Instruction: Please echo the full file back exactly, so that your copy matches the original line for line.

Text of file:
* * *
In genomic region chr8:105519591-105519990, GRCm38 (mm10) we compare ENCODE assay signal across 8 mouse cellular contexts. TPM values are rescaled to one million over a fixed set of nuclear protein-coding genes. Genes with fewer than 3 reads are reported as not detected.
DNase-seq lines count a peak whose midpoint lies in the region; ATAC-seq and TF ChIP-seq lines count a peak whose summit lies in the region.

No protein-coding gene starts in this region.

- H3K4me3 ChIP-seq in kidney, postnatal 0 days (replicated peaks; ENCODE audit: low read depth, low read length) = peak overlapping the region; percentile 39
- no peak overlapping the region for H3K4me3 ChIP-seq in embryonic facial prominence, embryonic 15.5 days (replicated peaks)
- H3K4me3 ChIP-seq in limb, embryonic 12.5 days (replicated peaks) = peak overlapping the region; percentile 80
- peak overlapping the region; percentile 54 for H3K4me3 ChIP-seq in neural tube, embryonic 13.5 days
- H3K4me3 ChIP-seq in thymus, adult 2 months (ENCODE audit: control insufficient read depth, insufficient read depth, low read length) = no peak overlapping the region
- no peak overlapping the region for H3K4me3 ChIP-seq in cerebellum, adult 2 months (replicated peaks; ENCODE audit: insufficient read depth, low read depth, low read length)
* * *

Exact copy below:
In genomic region chr8:105519591-105519990, GRCm38 (mm10) we compare ENCODE assay signal across 8 mouse cellular contexts. TPM values are rescaled to one million over a fixed set of nuclear protein-coding genes. Genes with fewer than 3 reads are reported as not detected.
DNase-seq lines count a peak whose midpoint lies in the region; ATAC-seq and TF ChIP-seq lines count a peak whose summit lies in the region.

No protein-coding gene starts in this region.

- H3K4me3 ChIP-seq in kidney, postnatal 0 days (replicated peaks; ENCODE audit: low read depth, low read length) = peak overlapping the region; percentile 39
- no peak overlapping the region for H3K4me3 ChIP-seq in embryonic facial prominence, embryonic 15.5 days (replicated peaks)
- H3K4me3 ChIP-seq in limb, embryonic 12.5 days (replicated peaks) = peak overlapping the region; percentile 80
- peak overlapping the region; percentile 54 for H3K4me3 ChIP-seq in neural tube, embryonic 13.5 days
- H3K4me3 ChIP-seq in thymus, adult 2 months (ENCODE audit: control insufficient read depth, insufficient read depth, low read length) = no peak overlapping the region
- no peak overlapping the region for H3K4me3 ChIP-seq in cerebellum, adult 2 months (replicated peaks; ENCODE audit: insufficient read depth, low read depth, low read length)